Preheat oven to 425°F.
This vital step is said to remove impurities from the bones, and I have found that it also makes a clearer broth. In a large pot, cover your intended bones with cold, filtered water and heat to a boil. Cook on high for 20 minutes before rinsing and transferring to a roasting pan.
Place bones and veggies on a roasting pan and drizzle with the olive oil. Roast in the preheated oven for 20ish minutes until you see browning of the bones and veggies which will yield some color and flavor.
When roasting is finished, place all ingredients from the oven into an electric pressure cooker (like an Instant Pot™,) stockpot, or slow cooker. Pour the apple cider vinegar over the bones, then cover all of it with water. If using a pressure cooker, follow the pressure cooker’s instructions for broth/stock. If otherwise, then bring to a boil before switching it to the lowest/warm/simmer setting. Simmer for a minimum of eight hours and up to forever-ish. (I’ll explain that forever part later.)
I like to use a combination of a large glass measuring cup, metal mesh strainer, and a Pyrex pouring bowl to harvest my broth. I simply scoop out the water with the measuring cup and pour it through the strainer into the bowl. Then, re-straining if needed, I pour the broth from the bowl into freezer-safe mason jars or freezer-safe containers of some kind. A disc of smooth, white fat will rise to the top. This fat is super beneficial, so use it. If you don’t drink it, then cook with it! Also, that fat creates a natural protective barrier/seal to the broth that helps keep it fresher longer. Under that seal of tallow, there should be a nice, thick gelatin broth concentrate that you can heat up and even add water to later. It will keep in the fridge for about a week and for months in the freezer.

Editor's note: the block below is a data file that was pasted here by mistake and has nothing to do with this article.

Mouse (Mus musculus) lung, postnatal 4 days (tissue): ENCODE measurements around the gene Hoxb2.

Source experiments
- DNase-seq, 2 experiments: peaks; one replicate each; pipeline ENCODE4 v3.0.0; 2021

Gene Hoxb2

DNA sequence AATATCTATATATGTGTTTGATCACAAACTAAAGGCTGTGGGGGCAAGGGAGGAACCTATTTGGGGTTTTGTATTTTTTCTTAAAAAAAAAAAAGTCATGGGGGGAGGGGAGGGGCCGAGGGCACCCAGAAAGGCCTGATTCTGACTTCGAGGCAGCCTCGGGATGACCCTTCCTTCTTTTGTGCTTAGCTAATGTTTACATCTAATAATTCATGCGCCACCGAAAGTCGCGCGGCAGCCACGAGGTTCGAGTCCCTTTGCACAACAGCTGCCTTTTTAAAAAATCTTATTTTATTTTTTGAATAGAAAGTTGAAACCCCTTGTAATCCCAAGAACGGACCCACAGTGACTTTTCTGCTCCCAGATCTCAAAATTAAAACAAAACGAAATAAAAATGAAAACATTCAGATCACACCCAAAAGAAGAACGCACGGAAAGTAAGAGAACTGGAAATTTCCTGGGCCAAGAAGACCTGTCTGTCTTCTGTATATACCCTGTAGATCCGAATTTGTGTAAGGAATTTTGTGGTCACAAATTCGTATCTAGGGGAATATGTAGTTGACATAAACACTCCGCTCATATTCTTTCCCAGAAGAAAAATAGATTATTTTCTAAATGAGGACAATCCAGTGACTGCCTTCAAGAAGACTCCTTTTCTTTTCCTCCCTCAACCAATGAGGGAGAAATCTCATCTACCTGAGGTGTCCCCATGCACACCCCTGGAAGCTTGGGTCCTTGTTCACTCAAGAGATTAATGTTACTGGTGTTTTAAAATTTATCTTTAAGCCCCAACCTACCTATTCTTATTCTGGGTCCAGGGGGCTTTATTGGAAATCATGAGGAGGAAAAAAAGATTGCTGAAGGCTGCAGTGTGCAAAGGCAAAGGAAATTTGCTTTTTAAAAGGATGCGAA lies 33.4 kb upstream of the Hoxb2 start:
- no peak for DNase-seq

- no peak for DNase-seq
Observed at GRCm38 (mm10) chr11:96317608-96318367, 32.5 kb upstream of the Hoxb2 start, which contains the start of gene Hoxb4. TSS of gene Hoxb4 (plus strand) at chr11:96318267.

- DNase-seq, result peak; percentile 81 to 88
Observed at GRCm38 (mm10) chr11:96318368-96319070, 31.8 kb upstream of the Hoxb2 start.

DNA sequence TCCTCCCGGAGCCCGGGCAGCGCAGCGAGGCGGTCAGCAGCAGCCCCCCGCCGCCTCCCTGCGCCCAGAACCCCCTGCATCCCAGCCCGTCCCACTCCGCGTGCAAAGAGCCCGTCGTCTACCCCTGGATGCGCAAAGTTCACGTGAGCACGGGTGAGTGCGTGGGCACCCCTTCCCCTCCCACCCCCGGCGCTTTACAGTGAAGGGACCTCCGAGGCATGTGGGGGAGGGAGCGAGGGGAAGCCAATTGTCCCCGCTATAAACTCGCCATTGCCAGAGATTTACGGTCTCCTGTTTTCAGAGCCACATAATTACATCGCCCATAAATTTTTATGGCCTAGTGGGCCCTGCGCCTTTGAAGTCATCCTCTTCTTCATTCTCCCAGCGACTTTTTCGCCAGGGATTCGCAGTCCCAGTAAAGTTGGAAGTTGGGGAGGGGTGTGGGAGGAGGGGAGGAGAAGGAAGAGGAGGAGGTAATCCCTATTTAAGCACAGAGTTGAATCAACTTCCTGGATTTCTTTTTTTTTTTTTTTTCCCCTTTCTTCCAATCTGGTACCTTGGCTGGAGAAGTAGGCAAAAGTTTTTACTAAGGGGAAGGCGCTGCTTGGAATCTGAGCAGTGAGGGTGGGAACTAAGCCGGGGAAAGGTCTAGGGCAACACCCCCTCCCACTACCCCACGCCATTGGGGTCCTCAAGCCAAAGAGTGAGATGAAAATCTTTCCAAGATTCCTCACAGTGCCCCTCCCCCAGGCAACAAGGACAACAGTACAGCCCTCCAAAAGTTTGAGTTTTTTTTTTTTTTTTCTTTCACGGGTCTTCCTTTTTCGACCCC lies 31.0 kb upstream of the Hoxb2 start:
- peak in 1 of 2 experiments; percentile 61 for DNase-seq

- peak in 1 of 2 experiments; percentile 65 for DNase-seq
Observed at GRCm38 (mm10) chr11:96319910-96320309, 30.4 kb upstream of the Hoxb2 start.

If you want to either make a marathon batch of broth from the same bones or just keep this around all of the time, you can have a continuous broth going. Those bones and connective tissue you have there have something to offer until they are pretty much falling apart and melting away into powder. Granted, the first and second run stuff is the thickest and best, but the remaining broth is fantastically healthful, and it is great for making other soups and recipes. So, the way I have done this is by harvesting as much as I can from the slow cooker without removing the bones. Then, I add more apple cider vinegar and water. Voila! As you go, you can get a feel for it and play around with replacing the veggies, adding a bone or two, taking one out as you notice it not having any marrow and tissue left, etc. And, be careful with your veggies when doing infinity broth. Some, like garlic and root veggies, will turn the broth bitter somewhere between hour 24 and 36. Also beware the reaction your housemates might experience. My partner was thrilled to get an Instant Pot mostly because he was very, very sick of our house smelling like beef bones. Beef in particular, can be a little too aromatic.
AND, just one more thing- I love to keep a covered ice cube tray filled with broth cubes to cook with and add a little extra flavor to greens.